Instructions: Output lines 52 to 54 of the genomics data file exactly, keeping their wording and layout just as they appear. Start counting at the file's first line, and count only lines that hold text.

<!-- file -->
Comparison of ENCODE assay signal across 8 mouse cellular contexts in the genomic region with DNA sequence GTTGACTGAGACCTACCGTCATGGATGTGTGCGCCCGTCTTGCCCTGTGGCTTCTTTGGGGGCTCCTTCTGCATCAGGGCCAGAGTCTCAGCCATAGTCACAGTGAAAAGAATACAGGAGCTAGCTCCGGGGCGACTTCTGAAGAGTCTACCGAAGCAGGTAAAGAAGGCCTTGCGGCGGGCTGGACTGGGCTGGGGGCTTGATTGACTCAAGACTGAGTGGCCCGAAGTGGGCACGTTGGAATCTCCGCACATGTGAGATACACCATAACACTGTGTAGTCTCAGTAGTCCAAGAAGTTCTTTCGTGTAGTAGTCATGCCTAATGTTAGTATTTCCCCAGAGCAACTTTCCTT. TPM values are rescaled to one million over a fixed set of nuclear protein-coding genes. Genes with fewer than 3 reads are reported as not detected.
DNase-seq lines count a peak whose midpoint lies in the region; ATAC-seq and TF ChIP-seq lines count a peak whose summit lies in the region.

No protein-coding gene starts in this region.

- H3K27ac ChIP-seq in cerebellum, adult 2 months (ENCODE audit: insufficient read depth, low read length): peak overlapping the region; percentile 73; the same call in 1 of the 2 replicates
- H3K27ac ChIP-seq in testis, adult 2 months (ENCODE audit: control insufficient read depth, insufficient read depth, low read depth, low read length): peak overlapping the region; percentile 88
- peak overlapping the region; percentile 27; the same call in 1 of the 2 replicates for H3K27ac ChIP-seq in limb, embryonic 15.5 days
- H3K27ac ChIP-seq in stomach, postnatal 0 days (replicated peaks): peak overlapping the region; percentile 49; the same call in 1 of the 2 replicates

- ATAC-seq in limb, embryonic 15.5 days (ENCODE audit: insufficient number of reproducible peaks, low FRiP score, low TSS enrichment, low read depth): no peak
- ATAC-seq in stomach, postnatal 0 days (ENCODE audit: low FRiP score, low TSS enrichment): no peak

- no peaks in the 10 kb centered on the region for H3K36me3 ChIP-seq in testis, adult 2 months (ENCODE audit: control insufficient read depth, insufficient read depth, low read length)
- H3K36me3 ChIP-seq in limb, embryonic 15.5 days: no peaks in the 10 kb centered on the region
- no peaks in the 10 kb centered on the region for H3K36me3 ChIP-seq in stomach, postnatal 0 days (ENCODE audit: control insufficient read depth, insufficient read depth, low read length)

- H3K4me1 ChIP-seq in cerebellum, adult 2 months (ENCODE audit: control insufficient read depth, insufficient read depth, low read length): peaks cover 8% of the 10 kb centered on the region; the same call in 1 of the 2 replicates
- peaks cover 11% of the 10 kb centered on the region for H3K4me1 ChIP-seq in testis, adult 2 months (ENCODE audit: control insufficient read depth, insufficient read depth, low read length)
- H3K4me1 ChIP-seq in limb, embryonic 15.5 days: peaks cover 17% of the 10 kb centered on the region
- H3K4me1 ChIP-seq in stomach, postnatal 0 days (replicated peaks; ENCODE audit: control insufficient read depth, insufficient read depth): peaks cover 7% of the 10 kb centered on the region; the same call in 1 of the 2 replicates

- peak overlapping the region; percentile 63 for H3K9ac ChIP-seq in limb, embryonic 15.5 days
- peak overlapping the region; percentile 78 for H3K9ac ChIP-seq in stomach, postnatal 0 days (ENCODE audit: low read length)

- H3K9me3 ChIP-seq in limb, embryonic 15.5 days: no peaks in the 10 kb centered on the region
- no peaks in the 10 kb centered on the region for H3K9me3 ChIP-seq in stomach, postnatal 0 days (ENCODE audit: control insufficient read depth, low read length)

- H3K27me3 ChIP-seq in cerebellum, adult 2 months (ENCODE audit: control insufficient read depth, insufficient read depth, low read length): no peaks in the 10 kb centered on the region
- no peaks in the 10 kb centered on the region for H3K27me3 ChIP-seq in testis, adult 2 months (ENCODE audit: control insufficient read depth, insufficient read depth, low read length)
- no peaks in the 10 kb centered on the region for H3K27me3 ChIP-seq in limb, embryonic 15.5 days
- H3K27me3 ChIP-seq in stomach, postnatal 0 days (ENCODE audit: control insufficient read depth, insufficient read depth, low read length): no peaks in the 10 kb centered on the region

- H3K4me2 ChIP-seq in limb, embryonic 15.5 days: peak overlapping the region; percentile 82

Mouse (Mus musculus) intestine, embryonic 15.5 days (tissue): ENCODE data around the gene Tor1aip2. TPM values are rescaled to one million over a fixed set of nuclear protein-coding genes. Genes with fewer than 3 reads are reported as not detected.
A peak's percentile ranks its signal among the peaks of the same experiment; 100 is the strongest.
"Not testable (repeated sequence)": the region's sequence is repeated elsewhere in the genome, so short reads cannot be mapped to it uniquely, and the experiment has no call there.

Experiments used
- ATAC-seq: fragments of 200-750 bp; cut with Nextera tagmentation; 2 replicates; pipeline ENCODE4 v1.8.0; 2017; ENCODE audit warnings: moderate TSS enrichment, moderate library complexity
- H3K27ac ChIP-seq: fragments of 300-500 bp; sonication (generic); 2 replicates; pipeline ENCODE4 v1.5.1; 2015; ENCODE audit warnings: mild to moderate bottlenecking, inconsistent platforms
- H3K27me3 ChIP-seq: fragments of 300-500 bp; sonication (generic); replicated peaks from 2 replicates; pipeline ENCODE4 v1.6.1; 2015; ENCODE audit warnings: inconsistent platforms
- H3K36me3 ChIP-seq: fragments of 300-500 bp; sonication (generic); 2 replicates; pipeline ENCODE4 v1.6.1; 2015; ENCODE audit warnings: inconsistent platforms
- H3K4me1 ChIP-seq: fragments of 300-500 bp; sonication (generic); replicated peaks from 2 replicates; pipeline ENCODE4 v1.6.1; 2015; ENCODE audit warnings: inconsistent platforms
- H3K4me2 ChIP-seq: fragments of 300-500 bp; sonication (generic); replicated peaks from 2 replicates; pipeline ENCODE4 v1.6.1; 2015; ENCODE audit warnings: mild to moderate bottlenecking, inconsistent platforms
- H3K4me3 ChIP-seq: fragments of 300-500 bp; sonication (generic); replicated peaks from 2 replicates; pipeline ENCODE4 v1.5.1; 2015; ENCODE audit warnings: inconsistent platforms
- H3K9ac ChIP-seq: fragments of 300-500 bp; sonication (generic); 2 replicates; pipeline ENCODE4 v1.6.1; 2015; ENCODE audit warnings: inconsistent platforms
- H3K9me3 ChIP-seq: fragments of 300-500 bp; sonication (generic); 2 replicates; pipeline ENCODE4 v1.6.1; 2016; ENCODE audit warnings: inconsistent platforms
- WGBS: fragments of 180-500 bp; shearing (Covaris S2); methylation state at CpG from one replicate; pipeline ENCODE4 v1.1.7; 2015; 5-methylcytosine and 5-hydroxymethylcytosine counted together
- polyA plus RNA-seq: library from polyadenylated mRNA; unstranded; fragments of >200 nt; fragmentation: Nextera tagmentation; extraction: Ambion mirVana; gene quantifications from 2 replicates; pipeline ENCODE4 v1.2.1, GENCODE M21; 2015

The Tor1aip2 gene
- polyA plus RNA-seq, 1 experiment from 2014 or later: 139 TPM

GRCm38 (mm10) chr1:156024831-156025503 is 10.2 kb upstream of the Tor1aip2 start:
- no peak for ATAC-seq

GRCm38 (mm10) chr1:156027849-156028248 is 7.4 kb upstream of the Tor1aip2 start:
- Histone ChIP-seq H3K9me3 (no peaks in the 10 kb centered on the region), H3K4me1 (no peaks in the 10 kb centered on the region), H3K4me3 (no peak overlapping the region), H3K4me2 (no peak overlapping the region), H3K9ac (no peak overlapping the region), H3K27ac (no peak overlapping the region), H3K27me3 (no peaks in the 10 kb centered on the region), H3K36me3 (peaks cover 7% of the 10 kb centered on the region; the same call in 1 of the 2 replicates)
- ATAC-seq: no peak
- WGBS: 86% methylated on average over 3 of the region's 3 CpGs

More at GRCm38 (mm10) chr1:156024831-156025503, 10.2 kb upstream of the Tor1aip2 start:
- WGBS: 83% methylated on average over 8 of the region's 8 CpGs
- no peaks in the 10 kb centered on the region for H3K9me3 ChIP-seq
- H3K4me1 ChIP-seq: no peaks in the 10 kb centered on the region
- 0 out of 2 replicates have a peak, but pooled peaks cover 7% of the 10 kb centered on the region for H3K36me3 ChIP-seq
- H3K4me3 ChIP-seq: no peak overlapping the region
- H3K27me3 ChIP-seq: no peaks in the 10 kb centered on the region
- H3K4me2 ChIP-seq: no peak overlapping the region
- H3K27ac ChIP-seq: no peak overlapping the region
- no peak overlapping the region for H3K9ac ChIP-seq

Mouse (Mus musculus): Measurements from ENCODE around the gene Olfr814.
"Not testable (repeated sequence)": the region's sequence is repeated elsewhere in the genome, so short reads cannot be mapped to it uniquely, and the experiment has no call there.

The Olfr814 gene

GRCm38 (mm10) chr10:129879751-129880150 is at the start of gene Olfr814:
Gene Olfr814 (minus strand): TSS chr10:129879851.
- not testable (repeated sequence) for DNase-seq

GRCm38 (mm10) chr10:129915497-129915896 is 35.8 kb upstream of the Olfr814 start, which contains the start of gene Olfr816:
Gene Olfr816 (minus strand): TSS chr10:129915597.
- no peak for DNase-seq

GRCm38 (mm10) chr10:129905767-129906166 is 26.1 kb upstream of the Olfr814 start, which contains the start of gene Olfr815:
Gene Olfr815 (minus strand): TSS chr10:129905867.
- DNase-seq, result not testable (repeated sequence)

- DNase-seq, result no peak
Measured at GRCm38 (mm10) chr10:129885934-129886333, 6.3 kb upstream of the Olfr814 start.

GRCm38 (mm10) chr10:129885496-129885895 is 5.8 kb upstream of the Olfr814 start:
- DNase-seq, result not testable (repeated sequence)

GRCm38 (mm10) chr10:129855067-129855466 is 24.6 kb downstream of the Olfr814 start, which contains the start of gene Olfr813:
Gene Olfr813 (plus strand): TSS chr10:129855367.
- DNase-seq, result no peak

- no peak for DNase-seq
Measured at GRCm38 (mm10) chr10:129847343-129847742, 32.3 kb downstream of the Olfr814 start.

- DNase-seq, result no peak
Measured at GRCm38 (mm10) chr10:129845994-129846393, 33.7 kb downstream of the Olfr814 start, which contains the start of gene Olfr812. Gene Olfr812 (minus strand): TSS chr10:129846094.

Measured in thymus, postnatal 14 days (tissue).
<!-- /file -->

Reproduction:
- H3K4me1 ChIP-seq: no peaks in the 10 kb centered on the region
- 0 out of 2 replicates have a peak, but pooled peaks cover 7% of the 10 kb centered on the region for H3K36me3 ChIP-seq
- H3K4me3 ChIP-seq: no peak overlapping the region